ATLANTA (CN) — Voters in the Peach State were faced with hours-long waits and voting machine malfunctions during Tuesday’s primary election, but turned out for John Ossof, who was leading Tuesday in the Democratic Senate primary race.
Although former Vice President Joe Biden has already clinched the Democratic presidential nomination, Georgians still had the option to vote in the presidential primary. Voters also chose between seven Democrats vying to take on Republican U.S. Senator David Perdue and picked their nominees for the 7th Congressional District.
As of 1:30 a.m. E.S.T., Ossoff was leading a packed field of Democratic candidates for Senate with 46% of the vote and 38% of precincts reporting, according to results released by Georgia’s Secretary of State. Although Ossoff was well ahead, with Sarah Riggs Amico in second place with 14% of the vote, the race was too early to call. Ossoff must win 50% of the vote to avoid a runoff.
Due to widespread issues at the polls, some polling locations remained open until 9 p.m. and voters remained standing in line even after that. Results in the state are not expected until late in the evening.
Problems began immediately as polls opened statewide at 7 a.m. Tuesday.
Although over 1.2 million Georgians voted using absentee ballots, voters who headed to the polls Tuesday found themselves waiting for hours in long lines which seemed to barely move.
Lines at polling places in Fulton County and across metro Atlanta spilled out onto sidewalks, some polling locations failed to open on time and poll workers struggled to operate the state’s new voting machines.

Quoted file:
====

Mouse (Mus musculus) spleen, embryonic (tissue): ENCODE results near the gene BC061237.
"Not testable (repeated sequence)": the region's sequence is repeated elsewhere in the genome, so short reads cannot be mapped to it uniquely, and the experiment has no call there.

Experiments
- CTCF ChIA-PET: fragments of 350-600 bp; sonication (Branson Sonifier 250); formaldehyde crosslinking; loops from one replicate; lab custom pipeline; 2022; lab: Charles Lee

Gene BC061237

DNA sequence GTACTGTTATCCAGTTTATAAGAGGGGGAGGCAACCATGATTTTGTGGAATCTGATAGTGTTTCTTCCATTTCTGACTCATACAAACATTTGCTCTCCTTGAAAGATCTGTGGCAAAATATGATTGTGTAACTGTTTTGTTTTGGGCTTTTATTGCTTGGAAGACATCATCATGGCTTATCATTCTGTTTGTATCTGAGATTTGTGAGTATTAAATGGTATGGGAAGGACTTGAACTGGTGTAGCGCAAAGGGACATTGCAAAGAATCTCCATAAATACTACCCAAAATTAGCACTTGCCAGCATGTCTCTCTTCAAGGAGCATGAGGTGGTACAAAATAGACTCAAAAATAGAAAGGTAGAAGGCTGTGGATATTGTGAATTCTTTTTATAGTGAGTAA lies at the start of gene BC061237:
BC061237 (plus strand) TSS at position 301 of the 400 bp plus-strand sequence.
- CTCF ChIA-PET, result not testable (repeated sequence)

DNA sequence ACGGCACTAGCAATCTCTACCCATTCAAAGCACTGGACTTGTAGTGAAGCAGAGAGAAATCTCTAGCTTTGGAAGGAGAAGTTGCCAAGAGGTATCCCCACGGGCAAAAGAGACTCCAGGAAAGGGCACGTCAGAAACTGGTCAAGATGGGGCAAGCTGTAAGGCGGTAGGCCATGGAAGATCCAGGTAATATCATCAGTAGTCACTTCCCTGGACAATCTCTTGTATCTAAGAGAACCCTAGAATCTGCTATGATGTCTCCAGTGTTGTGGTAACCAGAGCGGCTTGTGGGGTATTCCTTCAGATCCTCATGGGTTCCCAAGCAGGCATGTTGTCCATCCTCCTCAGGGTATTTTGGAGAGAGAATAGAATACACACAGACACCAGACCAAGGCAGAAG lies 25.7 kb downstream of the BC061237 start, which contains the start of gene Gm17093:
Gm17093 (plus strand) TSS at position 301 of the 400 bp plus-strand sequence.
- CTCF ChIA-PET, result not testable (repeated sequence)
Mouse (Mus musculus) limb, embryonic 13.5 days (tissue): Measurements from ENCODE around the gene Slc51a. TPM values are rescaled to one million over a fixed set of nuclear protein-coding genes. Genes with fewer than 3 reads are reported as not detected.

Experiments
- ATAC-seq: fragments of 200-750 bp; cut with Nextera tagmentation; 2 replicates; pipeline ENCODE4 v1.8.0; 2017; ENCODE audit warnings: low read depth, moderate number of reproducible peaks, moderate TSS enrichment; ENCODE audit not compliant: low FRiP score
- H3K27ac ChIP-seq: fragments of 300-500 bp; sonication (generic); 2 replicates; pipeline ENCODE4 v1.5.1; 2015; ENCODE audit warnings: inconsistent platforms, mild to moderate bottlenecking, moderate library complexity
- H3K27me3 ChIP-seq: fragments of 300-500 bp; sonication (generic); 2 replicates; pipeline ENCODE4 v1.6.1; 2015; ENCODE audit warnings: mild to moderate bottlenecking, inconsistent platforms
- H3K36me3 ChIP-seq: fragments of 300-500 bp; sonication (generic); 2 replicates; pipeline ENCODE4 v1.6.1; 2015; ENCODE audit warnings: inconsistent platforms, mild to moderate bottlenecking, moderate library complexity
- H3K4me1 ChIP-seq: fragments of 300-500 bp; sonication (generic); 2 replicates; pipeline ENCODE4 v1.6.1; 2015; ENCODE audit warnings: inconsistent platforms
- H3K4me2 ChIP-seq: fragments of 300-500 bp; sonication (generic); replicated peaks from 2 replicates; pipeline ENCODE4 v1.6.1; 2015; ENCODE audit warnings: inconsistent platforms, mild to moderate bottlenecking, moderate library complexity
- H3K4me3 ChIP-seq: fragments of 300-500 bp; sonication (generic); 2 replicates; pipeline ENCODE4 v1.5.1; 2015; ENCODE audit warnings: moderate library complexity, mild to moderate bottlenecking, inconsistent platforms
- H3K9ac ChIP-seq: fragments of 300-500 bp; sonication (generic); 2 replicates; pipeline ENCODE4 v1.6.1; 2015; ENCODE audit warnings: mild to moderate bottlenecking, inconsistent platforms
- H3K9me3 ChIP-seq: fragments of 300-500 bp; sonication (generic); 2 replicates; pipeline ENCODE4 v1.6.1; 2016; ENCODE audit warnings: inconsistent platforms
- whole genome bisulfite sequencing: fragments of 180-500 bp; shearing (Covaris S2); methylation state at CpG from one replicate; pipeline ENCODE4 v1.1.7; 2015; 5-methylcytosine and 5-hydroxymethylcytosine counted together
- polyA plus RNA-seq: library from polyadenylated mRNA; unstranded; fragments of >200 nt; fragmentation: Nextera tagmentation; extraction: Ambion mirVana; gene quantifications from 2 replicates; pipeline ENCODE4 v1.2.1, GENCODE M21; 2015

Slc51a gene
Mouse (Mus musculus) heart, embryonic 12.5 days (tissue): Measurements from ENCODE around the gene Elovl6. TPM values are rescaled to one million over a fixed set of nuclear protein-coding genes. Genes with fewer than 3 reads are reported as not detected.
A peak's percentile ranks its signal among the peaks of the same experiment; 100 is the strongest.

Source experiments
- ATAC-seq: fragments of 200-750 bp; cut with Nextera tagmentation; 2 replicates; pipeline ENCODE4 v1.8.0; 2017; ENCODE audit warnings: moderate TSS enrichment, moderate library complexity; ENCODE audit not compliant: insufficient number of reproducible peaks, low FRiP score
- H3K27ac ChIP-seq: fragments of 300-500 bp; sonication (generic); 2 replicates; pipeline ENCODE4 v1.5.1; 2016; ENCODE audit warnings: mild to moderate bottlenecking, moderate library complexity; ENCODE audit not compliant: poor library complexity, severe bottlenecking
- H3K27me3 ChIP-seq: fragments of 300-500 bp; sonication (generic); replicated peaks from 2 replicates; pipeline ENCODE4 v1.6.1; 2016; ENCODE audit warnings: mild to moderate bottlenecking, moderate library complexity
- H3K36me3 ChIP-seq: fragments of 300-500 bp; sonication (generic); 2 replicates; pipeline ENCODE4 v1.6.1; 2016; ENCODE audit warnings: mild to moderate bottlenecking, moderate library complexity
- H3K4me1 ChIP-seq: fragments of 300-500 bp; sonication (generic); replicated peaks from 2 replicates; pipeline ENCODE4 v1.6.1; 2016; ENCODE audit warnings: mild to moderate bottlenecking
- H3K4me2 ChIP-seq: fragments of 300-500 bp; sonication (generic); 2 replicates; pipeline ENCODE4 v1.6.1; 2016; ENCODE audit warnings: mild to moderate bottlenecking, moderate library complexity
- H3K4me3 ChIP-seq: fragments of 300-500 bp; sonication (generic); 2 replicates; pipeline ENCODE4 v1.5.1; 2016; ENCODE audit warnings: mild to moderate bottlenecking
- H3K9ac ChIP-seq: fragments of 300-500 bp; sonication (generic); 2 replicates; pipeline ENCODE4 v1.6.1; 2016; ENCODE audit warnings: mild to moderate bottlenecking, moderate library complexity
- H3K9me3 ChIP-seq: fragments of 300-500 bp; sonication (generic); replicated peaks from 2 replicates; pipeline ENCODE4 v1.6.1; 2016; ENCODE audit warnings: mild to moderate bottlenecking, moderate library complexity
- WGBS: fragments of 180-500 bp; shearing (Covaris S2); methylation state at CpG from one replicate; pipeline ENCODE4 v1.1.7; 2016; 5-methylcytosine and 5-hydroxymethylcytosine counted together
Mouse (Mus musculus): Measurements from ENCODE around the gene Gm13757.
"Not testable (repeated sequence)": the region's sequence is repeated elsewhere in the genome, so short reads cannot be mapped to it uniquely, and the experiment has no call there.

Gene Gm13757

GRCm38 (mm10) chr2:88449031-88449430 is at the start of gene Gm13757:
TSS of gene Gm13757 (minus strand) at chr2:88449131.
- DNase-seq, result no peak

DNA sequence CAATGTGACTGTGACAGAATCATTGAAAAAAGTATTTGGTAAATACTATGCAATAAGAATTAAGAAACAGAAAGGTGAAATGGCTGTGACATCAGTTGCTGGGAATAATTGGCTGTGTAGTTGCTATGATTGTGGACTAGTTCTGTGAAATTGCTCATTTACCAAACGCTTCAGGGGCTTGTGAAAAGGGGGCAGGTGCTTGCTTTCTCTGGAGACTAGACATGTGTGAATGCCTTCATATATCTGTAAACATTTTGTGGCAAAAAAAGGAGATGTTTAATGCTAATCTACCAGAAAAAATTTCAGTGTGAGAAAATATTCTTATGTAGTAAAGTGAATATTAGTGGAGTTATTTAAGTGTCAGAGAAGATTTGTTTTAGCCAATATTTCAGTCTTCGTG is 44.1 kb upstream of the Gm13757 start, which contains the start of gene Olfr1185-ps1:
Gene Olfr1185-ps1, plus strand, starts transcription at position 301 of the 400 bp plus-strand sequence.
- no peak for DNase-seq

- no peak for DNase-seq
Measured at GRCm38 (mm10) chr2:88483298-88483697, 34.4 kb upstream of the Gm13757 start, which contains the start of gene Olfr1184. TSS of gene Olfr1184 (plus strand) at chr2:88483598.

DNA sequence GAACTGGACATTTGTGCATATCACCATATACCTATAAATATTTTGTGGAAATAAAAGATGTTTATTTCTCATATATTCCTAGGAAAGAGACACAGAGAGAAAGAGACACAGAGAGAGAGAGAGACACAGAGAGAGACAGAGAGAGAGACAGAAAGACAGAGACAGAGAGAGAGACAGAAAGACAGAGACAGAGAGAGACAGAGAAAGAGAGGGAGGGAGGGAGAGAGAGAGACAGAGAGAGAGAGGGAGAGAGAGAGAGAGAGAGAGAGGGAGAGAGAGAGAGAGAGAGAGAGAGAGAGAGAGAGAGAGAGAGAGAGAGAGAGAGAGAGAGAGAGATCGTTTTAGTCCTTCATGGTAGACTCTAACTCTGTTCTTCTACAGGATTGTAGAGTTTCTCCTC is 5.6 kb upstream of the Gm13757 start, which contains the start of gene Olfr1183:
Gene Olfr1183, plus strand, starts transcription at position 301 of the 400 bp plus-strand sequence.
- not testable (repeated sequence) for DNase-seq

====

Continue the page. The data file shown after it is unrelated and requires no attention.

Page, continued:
“This seems to be happening throughout Atlanta and perhaps throughout the county. People have been in line since before 7:00 am this morning,” Mayor Keisha Lance Bottoms tweeted Tuesday just 30 minutes after polls opened.
“If you are in line, PLEASE do not allow your vote to be suppressed. PLEASE stay in line. They should offer you a provisional ballot if the machines are not working,” she added.
Georgia Secretary of State Brad Raffensperger, a Republican, called the problems “in certain precincts” in Fulton and DeKalb counties “unacceptable.”
“My office has opened an investigation to determine what these counties need to do to resolve these issues before November’s election,” he said in a statement.
But Raffensperger demurred from accepting responsibility for issues with the voting system, instead blaming local officials.
“Obviously, the first time a new voting system is used there is going to be a learning curve, and voting in a pandemic only increased these difficulties. But every other county faced these same issues and were significantly better prepared to respond so that voters had every opportunity to vote,” he said.
The Georgia Democratic Party, however, placed the blame squarely on Raffensperger’s shoulders.
“The Secretary of State’s job is to provide adequate support and training for counties as he implemented Georgia’s new voting system, and he has failed,” Maggie Chambers, a spokeswoman for the party, said in a statement Tuesday. “We demand statewide action by the Secretary of State — the chief elections official in Georgia — to fix this problem immediately before we see these issues for every election this cycle.”
At West Hunter Street Baptist Church in Atlanta’s historically black West End neighborhood, some voters who lined up before 7 a.m. did not finish casting their ballots until nearly 9 a.m.
It took about 90 minutes for Essence Coleman, a 36-year-old MailChimp customer support technician, to get inside the precinct’s doors.